A Secondary Sanitary Revolution? What About the First One?

Water and sanitation is being taken increasingly seriously in Low- and Middle-Income Countries (LMICs). This is a good thing because, despite improved treatment of diarrhoea and vaccination against rotavirus,[1] gastrointestinal diseases are one of the two biggest causes of death in children under the age of five.[2] Yet recent evaluations of water and sanitation interventions show patchy results [3] and are overall disappointing.[4] [5] Very few studies have been done in urban areas, but infant death rates in slums are unconscionably high.[6]

Why are water and sanitation interventions so disappointing in the LMICs of today when the Sanitary Revolution around the turn of the 19th century was so successful? Well it turns out that the Sanitary Revolution was a bit of a myth – Thomas McKeown, Professor of Social Medicine at the University of Birmingham, caused quite a stir by pointing this out in the 1970s.[7] The ‘historical epidemiology’ of this time period is intensely interesting. While sequential chlorination of water in North American cities in the early years of the 1900s was associated with corresponding dramatic drops in the incidence of typhoid fever,[8] establishment of water and sanitation in the Netherlands [9] and Estonia [10] produced no benefit whatsoever on gastrointestinal deaths. Only one-third of the reduction in gastrointestinal-related deaths observed in around the turn of the 18th century Germany could be attributed to water and sanitation improvements.[9]
So why do water and sanitation interventions produce such variable, and often disappointing, benefits? In rural India this can often be attributed to low use of facilities, but little or no health benefit has been observed, even when uptake has been high. A number of (non-exclusive) theories can be adduced:

1) The inadequate dose theory. This holds that the type of intervention deployed in LMICs has generally been inadequate. For example, pit latrines (classed as ‘improved sewerage’ by the UN) do not clean up the environment adequately.[11] Similarly, water pipes may be installed, but the water may be contaminated en route.[12] St Petersburg is a notorious example.

2) The tipping point theory. This theory is an elaboration of the above inadequate dose theory and postulates a non-linear relationship between the intensity, type of water and sanitation (facility), and coverage of interventions and health, with increasing and then decreasing returns to scale as shown in Figure 1. By this theory, many interventions (such as pit latrines) simply fail to reach the ‘tipping point’, especially in densely inhabited city areas.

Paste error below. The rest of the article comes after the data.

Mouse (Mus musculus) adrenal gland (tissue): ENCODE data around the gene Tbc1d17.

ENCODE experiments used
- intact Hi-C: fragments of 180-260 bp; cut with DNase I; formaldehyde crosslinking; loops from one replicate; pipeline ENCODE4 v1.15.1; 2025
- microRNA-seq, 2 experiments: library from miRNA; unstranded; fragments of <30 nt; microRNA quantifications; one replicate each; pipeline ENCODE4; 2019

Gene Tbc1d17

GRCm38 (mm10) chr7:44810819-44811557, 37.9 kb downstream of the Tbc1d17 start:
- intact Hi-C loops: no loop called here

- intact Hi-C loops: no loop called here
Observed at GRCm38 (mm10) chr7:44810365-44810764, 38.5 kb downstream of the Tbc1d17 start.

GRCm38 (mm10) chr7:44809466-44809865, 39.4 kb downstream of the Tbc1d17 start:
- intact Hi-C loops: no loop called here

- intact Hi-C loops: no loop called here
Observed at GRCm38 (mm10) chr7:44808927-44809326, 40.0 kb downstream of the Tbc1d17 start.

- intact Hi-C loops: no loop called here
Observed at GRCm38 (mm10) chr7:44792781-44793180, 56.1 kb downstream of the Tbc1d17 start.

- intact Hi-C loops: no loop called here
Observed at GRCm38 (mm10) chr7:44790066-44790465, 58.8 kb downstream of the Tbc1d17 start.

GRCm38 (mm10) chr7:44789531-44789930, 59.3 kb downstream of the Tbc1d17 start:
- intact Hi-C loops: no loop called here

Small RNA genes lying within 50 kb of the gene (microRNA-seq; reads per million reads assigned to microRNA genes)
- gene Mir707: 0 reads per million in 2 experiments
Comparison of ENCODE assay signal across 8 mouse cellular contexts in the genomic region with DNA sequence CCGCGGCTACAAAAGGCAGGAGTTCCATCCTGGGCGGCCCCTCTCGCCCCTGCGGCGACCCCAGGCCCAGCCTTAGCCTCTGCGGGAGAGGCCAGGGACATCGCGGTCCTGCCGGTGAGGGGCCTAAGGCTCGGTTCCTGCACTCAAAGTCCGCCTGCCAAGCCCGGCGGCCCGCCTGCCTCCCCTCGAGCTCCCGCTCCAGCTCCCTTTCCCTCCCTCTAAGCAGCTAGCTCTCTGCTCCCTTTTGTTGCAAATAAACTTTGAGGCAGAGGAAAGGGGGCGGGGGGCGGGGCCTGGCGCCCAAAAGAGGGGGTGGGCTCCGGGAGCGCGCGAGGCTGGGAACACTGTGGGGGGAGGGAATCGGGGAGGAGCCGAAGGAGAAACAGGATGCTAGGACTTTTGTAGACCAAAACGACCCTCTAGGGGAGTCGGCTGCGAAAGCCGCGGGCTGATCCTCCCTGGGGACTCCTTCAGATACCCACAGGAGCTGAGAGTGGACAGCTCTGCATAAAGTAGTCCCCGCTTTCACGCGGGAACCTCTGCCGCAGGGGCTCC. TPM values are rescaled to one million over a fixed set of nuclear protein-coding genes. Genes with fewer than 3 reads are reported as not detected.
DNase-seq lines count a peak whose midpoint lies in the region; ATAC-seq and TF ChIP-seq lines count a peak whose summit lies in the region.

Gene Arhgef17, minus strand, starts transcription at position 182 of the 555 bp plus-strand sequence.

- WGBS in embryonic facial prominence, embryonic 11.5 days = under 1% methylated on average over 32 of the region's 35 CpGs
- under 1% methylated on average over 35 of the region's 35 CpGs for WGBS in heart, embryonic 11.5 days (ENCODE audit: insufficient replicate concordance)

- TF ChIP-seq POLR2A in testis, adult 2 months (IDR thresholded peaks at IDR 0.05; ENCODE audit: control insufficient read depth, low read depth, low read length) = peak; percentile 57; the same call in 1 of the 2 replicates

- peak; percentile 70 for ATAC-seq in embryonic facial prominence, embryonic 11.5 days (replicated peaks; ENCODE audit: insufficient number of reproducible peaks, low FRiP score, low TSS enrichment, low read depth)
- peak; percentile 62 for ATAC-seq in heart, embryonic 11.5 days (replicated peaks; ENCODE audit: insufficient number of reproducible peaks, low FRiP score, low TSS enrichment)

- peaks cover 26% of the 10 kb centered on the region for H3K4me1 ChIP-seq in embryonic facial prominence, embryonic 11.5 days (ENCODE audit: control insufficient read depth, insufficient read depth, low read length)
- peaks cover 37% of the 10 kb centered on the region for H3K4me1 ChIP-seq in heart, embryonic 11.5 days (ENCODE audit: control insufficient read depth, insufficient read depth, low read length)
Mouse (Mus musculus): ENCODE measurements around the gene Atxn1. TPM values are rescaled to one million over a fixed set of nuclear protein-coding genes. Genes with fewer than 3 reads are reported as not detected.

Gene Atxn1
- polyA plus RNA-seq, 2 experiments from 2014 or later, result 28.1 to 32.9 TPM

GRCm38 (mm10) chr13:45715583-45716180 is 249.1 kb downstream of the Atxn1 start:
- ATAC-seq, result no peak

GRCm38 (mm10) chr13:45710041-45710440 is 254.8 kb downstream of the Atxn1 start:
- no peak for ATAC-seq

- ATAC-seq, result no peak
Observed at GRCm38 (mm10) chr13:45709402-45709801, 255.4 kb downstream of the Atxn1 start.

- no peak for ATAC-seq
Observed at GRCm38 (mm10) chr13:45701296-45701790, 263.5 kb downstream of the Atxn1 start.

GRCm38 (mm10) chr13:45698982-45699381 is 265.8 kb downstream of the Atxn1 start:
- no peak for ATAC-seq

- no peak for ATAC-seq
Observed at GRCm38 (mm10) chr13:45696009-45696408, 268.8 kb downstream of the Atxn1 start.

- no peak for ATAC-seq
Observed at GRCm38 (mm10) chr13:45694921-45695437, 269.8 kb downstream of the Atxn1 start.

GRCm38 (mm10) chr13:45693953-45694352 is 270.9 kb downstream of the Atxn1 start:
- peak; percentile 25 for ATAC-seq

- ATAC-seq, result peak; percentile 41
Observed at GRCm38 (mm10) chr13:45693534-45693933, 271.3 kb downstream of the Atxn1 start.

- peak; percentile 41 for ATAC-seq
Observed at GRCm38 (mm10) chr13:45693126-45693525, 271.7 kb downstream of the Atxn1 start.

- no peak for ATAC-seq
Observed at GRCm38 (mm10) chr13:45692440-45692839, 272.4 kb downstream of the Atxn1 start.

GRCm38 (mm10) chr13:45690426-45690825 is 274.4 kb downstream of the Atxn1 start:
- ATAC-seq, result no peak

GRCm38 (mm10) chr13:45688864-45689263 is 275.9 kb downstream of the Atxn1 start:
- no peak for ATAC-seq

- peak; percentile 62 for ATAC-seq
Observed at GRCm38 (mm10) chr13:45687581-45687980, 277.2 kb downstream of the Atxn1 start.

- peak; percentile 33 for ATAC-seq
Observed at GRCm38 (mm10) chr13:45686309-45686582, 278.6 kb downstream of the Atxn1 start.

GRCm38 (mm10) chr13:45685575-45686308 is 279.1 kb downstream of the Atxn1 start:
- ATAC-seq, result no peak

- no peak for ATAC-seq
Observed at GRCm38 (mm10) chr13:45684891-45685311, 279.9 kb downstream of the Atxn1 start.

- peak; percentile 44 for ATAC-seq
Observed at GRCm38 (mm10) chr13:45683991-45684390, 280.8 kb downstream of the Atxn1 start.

085 DCB A Secondary Sanitary Revolution Fig 1

3) The deep contamination theory (Figure 2). By this theory contamination follows many routes and becomes embedded in local communities, with transmission routes that are frequently replenished, so that garbage dumps, flies, nappies, soil and the human gut all act as repositories of infection. Food may be contaminated along its supply chain, as well as in preparation. Floods sweep sewage out of drains and back into communities. Cleaning up such an environment moves the tipping point (shown in Figure 1) to the right (meaning it is harder to reach) and may also take time to effect – a point to which we return.


4) The multiple agent hypothesis. By this theory some germs are more easily eradicated than others. Typhoid is waterborne, but, unlike cholera, it cannot replicate in water. Ensuring uncontaminated water may be enough to eradicate this particular problem. However, hookworms are at the other end of the spectrum, since they can be carried asymptomatically and linger in soil. There is even some evidence that organisms gain virulence as they are passed rapidly from host to host.[13] So this theory predicts that some types of infection might decrease more rapidly than others in response to an intervention. Moreover, some real gains, with respect to some type of serious infection, might be obscured by little or no change in more common, but less serious infections.

5) The multiple causes theory. This theory relies on evidence that malnutrition and gastrointestinal infections are self-reinforcing. Certainly malnutrition is associated with an altered microbiome, which, in turn, reduces absorption of food, creating a vicious cycle.[14] The microbiome affects the immune system, which, in turn, affects resistance to infection.

6) The ‘double-handed’ hygiene hypothesis. Hygiene can compensate for dirty water and a contaminated environment, and some of the most consistently effective interventions in LMICs have been based on improved hygiene and near use decontamination.[4] [15] On the other hand, hygiene does not seem important in places where exposure to harmful pathogens is low and, in such circumstances, hygiene may be too fastidious, leading to allergic illnesses.

7) The insensitive outcome hypothesis. Measuring the health benefit of sanitation is not unproblematic – the standard question on diarrhoea enquires about loose stools over a three-day period, and the measurement error appears to be large.[16] An account of blood in stools, signifying dysentery (Shigella and amoeba) is more specific, but is much rarer, leading to imprecision (lack of statistical power). Anthropological measurements reflect long-term conditions, and many factors, including gastrointestinal infections and malnutrition (see above), and also age of weaning, birth weight, and mother’s weight (inter-generational effects). We are working on designing a better (equally sensitive, but more specific and less reactive) method to measure gastrointestinal health.[17]